Description

A couple of years ago I bought my first computer at staples. I have around $2,000 into it at this point. I thought I was getting an amazing deal (500g hard drive, 4 gigs of DDR2, 400w power supply etc) so yeah now i know I got totally ripped off. After doing tons of research on parts, risk, prices and comparisons. I decided to build my first computer. I bought EVERYTHING from newegg. The main purpose of this computer is multi tasking, quick books, accounting etc. I do not game at all. Right now the only thing I think I need major help on is some "Cable management lol".

Tell me what you guys think? What did I do wrong? What will greatly improve this system for an inexpensive price? Any suggestions?

Thank a lot!

-Michael

PS. It took 4 hours and 20 minutes from start to finish.

Edit: 11.12.2016:

Due to the age of this build the part prices has changed drastically. Here is what I've paid for each.

CPU: AMD A10-5800K Trinity Quad-Core 3.8 GHz $129.99 Motherboard: ASUS F2A55-M/CSM FM2 AMD A55 $79.99
Memory (ram): G.SKILL 16gb (4x4gb) $85.98 Hard Drive: 1tb Western Digital | 7200 RPM $104.99 Graphics Card: AMD FirePro W5100 $325 Case: Sentey Optimus Extreme Division Case $49.99 Power Supply: Antex 520w $54.99 Optical Drive: Asus 24x DVD Burner $19.99 Operating system: Windows 7 Professional $114.99 Monitor: 26" Asus VG232H $159.99 Monitor (2): 26" Asus VG232H $159.99

Other: HDMI Cable: $7 HDMI Cable(2): $3 HDMI Cable(3): $5 Internal Card Reader: $5 Fatal1ty Gaming Headset: $20 Kaspersky Security: $12 Ethernet: $5 Ethernet (2): $11 Ethernet (3): $24 Ethernet (4): $20 MAINFORCE Mousepad: $30 USB HUB: $16 Ethernet Switch: $13 Computer tool kit: $25 Random Cable Connectors: $57 Random PC problems / Fixes: $200

TOTAL COST: $1,737.88

Comments

  • 83 months ago
  • 6 points

I think the reason people are downvoting is because you clearly state that this is for word processing, browsing, and multi-tasking, but you spent about twice as much as you had to. The 16GB of RAM is way overkill. I barely use that much and I run VM's all the time. Also, you probably could've gotten away with an A6-5400K for about $50 cheaper. That said, if it works, it works. And if you're happy with it, that's the most important thing. :)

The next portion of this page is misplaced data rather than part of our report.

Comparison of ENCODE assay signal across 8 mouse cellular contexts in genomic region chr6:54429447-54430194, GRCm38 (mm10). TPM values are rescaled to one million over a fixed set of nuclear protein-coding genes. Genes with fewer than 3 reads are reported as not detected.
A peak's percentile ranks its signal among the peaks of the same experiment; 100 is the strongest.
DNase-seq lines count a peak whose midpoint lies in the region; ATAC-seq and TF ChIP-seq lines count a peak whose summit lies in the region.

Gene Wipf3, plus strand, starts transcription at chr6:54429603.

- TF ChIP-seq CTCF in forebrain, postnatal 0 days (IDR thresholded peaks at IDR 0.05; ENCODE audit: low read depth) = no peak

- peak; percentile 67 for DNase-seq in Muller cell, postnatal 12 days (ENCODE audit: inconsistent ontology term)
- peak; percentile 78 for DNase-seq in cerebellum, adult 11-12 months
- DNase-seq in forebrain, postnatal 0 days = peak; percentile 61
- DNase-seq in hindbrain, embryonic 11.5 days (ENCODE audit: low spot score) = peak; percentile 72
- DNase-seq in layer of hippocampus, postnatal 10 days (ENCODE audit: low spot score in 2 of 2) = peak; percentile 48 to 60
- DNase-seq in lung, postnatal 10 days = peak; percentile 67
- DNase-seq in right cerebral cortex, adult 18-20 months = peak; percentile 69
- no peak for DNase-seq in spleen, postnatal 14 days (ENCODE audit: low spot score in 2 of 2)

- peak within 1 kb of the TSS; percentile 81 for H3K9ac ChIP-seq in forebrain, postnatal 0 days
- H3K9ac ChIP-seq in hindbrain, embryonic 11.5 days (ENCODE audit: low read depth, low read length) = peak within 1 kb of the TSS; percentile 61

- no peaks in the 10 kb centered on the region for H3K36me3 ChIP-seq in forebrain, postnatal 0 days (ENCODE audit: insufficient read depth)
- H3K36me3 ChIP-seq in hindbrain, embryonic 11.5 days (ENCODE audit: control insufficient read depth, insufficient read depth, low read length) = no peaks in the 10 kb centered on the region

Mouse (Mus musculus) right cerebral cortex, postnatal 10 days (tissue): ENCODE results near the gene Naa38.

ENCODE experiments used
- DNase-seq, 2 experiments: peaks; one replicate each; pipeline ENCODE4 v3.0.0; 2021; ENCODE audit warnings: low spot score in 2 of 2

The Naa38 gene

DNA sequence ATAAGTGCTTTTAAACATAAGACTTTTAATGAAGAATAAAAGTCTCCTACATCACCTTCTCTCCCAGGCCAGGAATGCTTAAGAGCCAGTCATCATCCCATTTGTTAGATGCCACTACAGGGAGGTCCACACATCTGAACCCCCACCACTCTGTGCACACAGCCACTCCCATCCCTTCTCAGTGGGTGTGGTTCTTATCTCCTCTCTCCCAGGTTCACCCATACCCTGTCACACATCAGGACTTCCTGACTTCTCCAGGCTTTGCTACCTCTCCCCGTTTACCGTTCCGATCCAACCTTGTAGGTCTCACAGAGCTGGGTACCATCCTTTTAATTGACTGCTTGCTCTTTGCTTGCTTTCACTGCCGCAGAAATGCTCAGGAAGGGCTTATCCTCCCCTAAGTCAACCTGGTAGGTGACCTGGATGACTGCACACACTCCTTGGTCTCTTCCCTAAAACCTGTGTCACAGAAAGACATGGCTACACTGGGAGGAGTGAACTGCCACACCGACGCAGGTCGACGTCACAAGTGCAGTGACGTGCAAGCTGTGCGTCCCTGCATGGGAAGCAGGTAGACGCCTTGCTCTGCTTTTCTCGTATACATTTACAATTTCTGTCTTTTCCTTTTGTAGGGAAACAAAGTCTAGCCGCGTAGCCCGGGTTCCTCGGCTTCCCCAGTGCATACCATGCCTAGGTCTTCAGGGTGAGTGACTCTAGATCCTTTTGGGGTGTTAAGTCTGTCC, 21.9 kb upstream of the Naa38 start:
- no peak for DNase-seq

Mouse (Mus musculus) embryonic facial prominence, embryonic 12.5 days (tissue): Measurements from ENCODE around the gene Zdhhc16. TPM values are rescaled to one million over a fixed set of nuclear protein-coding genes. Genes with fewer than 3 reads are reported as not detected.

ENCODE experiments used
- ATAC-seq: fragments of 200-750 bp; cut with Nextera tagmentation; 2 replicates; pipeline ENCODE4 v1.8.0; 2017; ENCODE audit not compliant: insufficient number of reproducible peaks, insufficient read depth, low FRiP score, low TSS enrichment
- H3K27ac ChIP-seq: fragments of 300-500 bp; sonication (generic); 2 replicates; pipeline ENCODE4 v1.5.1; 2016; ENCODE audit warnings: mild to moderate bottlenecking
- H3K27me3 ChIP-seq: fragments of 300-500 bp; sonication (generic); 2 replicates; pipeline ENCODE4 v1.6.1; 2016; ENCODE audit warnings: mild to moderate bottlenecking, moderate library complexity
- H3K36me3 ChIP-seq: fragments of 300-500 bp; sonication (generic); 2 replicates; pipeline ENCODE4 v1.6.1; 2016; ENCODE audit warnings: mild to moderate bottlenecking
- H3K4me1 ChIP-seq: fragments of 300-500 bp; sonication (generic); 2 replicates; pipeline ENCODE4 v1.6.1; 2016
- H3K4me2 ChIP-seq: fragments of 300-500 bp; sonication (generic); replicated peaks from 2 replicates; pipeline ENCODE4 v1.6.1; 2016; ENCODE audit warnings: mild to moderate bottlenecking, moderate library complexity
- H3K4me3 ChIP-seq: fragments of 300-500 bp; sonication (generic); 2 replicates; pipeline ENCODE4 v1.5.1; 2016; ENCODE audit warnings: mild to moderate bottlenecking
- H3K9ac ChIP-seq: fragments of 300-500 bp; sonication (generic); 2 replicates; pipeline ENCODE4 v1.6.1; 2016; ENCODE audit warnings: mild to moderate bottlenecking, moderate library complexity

• 83 months ago
  • 3 points

I've said it before and I'll say it forever until it stops happening; PPP users hate the phrase "16GB of memory". They see it and start frothing at the mouth, as if there's a nationwide memory rationing program and they're being denied their fare share.

  • 83 months ago
  • 2 points

I'm not saying that I hate it. I was merely saying it was unnecessary for a home computer build.

  • 83 months ago
  • 2 points

I didn't think you were one of the rabid anti-16ers, I thought you were just observing that they are the ones downvoting the build.

  • 83 months ago
  • 2 points

Oh, my mistake then.

  • 83 months ago
  • 1 point

If it works then you didn't do anything wrong. As you stated, the cable management needs some work. My only concern was that over a two year period you've spent $2,000 when a sub-$500 build could multi-task, word process, do accounting, and even handle some low-graphical gaming. Don't let those fools in the brick and mortar places continue to fool you!

  • 83 months ago
  • 1 point

Try to route some of those cables behind the case, at-least untangle that mess and twist tie some of them so it doesn't look as horrible. Also if it's in your budget a solid state drive could serve you well. Other then that I really don't know what to say, it's not balanced too well overall for the price you payed.